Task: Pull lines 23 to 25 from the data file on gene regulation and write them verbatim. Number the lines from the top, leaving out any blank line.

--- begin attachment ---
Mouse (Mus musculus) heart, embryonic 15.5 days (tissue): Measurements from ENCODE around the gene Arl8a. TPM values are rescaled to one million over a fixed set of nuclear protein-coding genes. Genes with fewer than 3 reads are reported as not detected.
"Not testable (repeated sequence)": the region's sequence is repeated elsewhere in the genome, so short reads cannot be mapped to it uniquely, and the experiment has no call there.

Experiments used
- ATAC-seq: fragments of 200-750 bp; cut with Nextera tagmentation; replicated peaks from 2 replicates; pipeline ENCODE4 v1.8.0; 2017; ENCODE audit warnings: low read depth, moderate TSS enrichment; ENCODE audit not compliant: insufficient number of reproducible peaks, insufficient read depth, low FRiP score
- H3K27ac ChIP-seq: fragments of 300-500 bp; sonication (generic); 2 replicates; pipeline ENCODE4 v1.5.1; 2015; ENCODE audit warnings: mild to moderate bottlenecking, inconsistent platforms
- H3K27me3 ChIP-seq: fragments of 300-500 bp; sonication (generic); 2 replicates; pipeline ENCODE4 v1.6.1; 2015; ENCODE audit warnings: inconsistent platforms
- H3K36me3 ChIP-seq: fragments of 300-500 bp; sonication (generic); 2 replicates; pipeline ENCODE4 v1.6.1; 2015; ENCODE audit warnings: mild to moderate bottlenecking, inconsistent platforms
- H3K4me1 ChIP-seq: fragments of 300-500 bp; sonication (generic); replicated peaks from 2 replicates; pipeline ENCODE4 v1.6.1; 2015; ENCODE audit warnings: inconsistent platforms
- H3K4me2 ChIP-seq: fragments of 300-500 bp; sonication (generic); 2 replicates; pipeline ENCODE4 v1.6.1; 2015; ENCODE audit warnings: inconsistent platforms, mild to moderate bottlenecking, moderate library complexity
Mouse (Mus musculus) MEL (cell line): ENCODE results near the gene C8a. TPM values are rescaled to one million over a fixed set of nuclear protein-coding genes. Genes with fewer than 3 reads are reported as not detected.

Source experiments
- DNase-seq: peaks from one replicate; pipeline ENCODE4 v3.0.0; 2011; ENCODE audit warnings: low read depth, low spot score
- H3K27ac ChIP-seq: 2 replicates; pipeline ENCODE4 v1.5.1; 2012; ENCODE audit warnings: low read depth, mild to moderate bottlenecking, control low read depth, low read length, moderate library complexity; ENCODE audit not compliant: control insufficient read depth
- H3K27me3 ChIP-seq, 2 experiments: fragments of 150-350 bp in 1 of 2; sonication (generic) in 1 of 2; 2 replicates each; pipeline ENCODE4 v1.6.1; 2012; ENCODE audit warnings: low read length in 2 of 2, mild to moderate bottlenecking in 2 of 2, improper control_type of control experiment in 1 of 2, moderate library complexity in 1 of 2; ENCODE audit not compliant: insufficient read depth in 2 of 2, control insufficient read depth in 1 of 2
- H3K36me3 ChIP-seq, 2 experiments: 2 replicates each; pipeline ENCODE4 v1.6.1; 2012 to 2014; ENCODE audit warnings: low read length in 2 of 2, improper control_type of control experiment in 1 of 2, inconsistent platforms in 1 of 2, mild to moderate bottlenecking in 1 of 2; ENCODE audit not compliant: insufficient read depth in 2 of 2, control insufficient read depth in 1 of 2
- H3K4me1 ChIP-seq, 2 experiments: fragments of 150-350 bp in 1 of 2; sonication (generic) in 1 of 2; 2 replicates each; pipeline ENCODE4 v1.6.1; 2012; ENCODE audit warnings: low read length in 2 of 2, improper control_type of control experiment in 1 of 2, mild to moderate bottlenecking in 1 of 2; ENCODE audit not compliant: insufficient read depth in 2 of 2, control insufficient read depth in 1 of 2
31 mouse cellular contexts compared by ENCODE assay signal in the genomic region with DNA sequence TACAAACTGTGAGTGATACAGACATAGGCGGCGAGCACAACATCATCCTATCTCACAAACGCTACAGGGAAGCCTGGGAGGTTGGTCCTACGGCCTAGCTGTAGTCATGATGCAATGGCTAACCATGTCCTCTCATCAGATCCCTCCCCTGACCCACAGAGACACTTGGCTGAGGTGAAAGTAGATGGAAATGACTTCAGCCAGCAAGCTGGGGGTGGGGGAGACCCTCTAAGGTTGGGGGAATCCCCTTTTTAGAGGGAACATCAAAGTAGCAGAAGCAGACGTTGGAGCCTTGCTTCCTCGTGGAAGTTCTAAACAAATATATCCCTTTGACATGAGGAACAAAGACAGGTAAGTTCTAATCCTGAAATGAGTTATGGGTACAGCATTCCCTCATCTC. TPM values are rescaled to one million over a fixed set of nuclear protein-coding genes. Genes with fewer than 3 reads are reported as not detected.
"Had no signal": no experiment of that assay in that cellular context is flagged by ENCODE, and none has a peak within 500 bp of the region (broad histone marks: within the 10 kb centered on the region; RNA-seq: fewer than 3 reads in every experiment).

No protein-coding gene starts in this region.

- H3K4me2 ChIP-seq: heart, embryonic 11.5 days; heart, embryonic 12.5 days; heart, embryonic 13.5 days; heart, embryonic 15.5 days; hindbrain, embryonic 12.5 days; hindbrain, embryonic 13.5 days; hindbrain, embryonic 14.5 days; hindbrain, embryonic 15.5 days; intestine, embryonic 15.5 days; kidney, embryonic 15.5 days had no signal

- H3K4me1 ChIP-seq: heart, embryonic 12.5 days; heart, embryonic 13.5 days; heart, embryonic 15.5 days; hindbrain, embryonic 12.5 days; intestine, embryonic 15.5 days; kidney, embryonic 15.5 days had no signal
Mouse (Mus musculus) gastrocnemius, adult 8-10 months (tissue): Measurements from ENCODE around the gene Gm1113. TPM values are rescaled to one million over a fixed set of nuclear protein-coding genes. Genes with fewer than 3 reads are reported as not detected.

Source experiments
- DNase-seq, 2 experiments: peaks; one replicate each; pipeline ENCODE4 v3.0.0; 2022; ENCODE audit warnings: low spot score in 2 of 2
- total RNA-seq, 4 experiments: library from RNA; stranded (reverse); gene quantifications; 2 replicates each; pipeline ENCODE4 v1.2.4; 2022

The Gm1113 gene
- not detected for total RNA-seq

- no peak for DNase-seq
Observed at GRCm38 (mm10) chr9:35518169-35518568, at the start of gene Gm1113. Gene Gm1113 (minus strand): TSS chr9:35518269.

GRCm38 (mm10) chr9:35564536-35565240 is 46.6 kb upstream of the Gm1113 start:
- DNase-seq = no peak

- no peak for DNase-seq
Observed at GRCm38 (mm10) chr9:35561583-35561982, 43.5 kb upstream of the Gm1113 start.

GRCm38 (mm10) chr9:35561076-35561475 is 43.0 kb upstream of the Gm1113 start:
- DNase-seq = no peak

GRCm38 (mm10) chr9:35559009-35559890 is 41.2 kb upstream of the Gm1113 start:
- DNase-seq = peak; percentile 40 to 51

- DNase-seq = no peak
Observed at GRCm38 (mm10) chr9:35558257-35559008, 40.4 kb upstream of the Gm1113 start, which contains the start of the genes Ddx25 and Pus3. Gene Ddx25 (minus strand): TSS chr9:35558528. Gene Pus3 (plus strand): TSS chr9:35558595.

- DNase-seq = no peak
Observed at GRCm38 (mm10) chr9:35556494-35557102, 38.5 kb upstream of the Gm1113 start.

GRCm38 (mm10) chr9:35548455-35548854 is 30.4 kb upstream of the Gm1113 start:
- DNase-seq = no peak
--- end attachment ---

Source experiments
- DNase-seq, 2 experiments: peaks; one replicate each; pipeline ENCODE4 v3.0.0; 2022; ENCODE audit warnings: low spot score in 2 of 2
- total RNA-seq, 4 experiments: library from RNA; stranded (reverse); gene quantifications; 2 replicates each; pipeline ENCODE4 v1.2.4; 2022